Updates from around the web – October 2019
Welcome to Reflectiz team news pick from September and October 2019. As usual, our staff highlighted few news events, dealing with third-party risks, Magecart attacks and other relevant cybersecurity updates. Read on!
Akamai planned acquisition of ChameleonX shows how serious the Magecart threat really is
First, we would like to wish our friends at ChameleonX good luck for the new planned acquisition of by Akamai. Like ChameleonX, Reflectiz also shares the same landscape and beyond, protecting websites against Magecart threats, offering innovative third-party risks mitigation solutions and defending websites against the credit-card skimming plague. This announcement from Akamai shows once again the importance of third-party risk mitigation as a whole, and why “traditional” security methods need a fresh approach. Even though it is not aiming at us directly, we consider it as vote of confidence on what we, at Reflectiz, do. Indeed, it has been a busy year for us! We have seen how third-party risk issues and Magecart threats became crucial and how the awareness from large scale security enterprises, business partners as well as well as companies we work with and even investors and VCs.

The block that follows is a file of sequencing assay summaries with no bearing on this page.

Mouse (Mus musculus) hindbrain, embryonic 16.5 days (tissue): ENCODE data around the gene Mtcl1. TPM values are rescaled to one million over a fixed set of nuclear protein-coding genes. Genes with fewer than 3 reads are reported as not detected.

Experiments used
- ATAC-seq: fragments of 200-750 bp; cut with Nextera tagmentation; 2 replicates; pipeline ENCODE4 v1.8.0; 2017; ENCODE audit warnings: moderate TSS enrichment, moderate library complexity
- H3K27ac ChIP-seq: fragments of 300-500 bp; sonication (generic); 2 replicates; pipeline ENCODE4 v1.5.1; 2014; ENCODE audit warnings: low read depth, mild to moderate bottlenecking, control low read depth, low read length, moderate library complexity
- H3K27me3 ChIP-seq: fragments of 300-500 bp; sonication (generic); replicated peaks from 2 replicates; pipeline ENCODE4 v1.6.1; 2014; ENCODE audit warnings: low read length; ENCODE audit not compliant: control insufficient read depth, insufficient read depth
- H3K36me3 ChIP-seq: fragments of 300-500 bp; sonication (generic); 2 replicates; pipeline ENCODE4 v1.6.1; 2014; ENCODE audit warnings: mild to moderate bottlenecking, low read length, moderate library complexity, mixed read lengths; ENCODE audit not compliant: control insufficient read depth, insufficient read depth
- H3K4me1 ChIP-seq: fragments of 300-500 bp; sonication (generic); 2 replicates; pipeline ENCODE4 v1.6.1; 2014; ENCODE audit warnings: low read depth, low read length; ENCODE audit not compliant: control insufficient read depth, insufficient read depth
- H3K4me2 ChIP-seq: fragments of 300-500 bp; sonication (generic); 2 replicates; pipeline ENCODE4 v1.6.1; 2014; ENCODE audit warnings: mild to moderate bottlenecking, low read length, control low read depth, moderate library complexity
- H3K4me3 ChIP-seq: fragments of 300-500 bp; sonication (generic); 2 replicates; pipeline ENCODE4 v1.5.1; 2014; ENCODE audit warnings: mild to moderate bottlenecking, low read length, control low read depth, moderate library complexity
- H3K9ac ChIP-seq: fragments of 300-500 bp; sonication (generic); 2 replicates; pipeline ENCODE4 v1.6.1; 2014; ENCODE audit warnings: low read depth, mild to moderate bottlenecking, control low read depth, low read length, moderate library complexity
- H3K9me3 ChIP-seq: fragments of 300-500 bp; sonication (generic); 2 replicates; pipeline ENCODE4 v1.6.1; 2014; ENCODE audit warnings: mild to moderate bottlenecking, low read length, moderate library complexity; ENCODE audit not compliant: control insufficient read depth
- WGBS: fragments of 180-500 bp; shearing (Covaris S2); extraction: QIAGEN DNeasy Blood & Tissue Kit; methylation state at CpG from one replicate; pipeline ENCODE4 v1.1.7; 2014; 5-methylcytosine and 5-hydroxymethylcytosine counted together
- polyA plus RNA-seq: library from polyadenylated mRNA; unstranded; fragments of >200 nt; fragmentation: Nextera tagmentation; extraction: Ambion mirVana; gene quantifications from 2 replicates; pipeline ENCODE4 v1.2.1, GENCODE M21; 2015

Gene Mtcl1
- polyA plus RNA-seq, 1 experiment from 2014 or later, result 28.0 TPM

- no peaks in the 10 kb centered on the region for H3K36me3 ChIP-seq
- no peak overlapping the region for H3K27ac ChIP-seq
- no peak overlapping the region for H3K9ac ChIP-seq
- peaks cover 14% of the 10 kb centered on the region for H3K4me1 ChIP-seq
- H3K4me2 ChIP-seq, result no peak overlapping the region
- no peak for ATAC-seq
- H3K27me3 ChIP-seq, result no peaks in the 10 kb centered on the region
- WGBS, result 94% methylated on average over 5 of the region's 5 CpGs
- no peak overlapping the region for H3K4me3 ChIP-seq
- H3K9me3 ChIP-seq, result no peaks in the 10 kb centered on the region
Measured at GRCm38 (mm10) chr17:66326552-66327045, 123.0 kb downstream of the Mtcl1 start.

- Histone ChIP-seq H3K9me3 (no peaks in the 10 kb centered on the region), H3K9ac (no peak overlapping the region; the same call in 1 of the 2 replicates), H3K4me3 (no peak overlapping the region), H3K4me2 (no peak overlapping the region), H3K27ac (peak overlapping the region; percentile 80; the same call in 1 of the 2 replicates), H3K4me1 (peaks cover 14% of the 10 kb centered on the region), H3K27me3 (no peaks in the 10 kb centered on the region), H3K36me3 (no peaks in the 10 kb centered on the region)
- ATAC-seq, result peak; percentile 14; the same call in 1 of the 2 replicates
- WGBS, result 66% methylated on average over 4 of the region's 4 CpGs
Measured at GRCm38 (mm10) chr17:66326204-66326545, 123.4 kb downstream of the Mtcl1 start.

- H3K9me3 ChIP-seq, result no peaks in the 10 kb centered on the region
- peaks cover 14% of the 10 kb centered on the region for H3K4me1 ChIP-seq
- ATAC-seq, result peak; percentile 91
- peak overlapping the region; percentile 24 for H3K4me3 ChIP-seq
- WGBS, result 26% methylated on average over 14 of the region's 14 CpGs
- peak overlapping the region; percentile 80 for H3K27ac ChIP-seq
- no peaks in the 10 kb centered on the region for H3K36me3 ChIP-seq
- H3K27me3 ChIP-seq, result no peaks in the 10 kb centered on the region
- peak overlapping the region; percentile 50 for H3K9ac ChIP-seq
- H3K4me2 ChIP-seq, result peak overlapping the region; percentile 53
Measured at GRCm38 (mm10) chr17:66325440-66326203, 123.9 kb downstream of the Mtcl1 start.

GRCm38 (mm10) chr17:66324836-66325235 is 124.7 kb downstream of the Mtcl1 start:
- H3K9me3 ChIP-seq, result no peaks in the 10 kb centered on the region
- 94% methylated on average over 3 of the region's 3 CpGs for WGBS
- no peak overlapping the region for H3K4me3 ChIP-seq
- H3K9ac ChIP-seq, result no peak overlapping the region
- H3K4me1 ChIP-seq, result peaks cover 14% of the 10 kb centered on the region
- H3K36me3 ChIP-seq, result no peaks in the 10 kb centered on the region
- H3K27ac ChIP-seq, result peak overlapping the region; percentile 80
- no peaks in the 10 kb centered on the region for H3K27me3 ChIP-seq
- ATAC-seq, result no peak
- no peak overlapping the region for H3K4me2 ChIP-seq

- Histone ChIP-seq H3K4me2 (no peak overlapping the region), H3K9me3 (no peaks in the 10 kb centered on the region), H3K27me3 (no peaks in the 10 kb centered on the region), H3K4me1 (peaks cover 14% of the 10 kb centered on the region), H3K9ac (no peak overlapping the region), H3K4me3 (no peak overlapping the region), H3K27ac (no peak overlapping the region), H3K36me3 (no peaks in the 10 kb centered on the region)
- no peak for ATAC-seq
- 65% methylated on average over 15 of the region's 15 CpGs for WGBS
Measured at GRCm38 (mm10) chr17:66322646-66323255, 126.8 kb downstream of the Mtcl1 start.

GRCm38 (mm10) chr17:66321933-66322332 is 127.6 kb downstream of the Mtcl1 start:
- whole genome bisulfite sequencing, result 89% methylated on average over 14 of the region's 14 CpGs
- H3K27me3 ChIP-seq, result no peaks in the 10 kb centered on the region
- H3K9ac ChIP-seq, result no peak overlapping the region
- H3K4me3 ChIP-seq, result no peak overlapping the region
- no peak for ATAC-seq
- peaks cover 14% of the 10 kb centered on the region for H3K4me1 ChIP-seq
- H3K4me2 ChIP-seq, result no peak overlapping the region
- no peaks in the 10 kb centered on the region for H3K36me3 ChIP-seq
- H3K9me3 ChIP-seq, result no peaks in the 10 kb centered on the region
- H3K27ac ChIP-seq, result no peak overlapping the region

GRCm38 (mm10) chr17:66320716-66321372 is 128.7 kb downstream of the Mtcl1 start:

Read more: Akamai – ChameleonX notice
Magecart Credit Card Skimmers are Expanding Their Boundaries
According to recent findings, Malwarebytes and security firm HYAS researchers have found patterns that link Magecart Group 4 with the Cobalt Hacking Group, also known as FIN7 or Carbanak Group.
The Cobalt Group is active from 2015 and like the Magecart skimmers, this group is also financially motivated. The findings indicate that Magecart Group 4 also exploits server side in addition to its client-side skimming activities.
The Magecart escalation doesn’t end with Group 4 and FIN7, while according to IBM Magecart Group 6 is connected with another hacking group – FIN6.
2,086,529 Magecart Attacks and More Interesting Facts
A recent report by RiskIQ indicates that Magecart attacks have crossed the 2 Million mark.
According to the report “among the 2,086,529 attacks, it had detected 18,000 hosts that were directly breached.” Another interesting fact mentioned in the report refers to the average length of a Magecart breach: “The average length of a Magecart breach is 22 days with many lasting years, or even indefinitely”. The report also mentions that the firm has detected 9,688 vulnerable Magento hosts.
*** This is a Security Bloggers Network syndicated blog from Blog – Reflectiz authored by Reflectiz Team. Read the original post at: https://www.reflectiz.com/updates-from-the-web-oct-2019/